June 23, 2024

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Hall of Fame center Jim Otto, “Mr. Ryder,” has died at the age of 86

Hall of Fame center Jim Otto, “Mr. Ryder,” has died at the age of 86

HENDERSON, Nev. — Jim Otto, a Pro Football Hall of Famer who wore his signature No. 00 jersey as the middle of the Oakland Raiders offensive line for 15 seasons, has died at the age of 86.

The Raiders, who moved from Oakland to Las Vegas in 2020, announced his death on Sunday night, calling him “the original Raider.” The cause of death was not immediately known.

Otto was the dominant center of his era – and many would argue any era – as he had one goal: “They’ll never kick my ass.”

In fact, Otto made most of the at-bats during a 15-year career in which he never missed a game. From the first NFL season of 1960 until the 1970 AFL-NFL merger and his retirement after the 1974 season, Otto started 210 consecutive regular season games, 223 including the playoffs, was a 12-time Pro Bowler, and was a first-team All-Pro selection 10 times.

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He was known later in life as “Pops” in the Raiders organization.

“I accept that, and I cherish that,” he said in 2014.

While many have long suggested that Otto’s face should be the logo worn in the eye patch on the side of the team’s helmet, Otto disagreed.

“But with a broken nose,” he joked at the time.

He was the only All-AFL center in the league’s entire existence from 1960 to 1969, and was one of only three players to play in all 140 regular season matches (George Blanda and Gino Cappelletti being the others).

“Playing football was always a serious proposition for me,” Otto said in 2021. “I wanted to put everyone on their back and go home smiling with my wife. So, it was a tough game for me. I had guys like Ray.” Nitschke I wanted to grab him and put him on his ass, and he wanted to do the same to me.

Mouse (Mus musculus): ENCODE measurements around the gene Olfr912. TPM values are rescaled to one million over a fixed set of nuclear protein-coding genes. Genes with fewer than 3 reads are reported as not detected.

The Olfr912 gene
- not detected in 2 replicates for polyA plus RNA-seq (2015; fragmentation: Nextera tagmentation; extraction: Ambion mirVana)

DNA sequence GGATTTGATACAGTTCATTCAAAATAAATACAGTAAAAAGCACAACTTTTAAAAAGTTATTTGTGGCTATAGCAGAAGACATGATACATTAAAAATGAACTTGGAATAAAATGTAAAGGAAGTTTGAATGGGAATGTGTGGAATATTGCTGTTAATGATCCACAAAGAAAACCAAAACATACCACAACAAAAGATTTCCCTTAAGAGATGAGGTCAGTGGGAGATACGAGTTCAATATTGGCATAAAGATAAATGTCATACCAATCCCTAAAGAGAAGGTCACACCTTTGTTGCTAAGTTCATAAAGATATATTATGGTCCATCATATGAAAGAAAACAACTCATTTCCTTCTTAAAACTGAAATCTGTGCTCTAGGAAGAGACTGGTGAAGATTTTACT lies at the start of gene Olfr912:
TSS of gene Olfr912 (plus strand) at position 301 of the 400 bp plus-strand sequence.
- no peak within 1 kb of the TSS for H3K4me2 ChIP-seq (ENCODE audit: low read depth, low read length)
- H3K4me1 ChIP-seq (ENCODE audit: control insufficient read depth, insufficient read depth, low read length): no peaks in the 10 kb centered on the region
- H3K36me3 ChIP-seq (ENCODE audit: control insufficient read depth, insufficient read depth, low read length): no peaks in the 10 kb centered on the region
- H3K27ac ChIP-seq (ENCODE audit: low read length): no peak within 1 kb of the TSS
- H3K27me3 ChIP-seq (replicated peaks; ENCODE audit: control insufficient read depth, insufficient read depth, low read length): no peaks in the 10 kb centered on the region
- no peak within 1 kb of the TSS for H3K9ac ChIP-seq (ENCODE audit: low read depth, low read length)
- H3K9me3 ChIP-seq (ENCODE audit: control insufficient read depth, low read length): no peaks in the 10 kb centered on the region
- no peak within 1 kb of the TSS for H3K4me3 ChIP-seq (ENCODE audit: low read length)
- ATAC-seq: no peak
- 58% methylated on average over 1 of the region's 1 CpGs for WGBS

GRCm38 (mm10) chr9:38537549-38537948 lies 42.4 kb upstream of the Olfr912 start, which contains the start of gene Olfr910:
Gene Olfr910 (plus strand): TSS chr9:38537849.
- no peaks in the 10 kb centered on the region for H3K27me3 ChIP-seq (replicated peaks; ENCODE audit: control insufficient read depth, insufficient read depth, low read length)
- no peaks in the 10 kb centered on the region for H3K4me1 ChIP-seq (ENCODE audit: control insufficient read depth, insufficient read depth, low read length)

Otto said the hardest hit he ever took in a game came from Nitschke in 1972.

“He broke my face mask here, which broke my nose and put it here,” Otto said in 2014. “He broke my cheekbone, my zygomatic arch bone here, and he separated the retina in my left eye… I was blind.” “For six months in my left eye it was so bad, I couldn’t see, but I kept playing.”

Despite a long list of injuries, Otto said he has no regrets. But those injuries ultimately came at a cost, as he underwent 74 surgeries by his count, in addition to more than 20 concussions, and in 2007 he had to have his right leg amputated above the knee after developing a life-threatening infection. He also fought prostate cancer.

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His autobiography was titled “The Pain of Glory.”

“I know I went to war and I got out of the fight with what I got, and that’s the way it is,” Otto told PBS Frontline’s “League of Denial: NFL’s Concussion Crisis.”

“There’s been so many times I’ve walked off the field and my eyes were wide open. Or what if you had two days of amnesia? When you looked at your wife and you didn’t know who she was, like, ‘Who’s this chick?’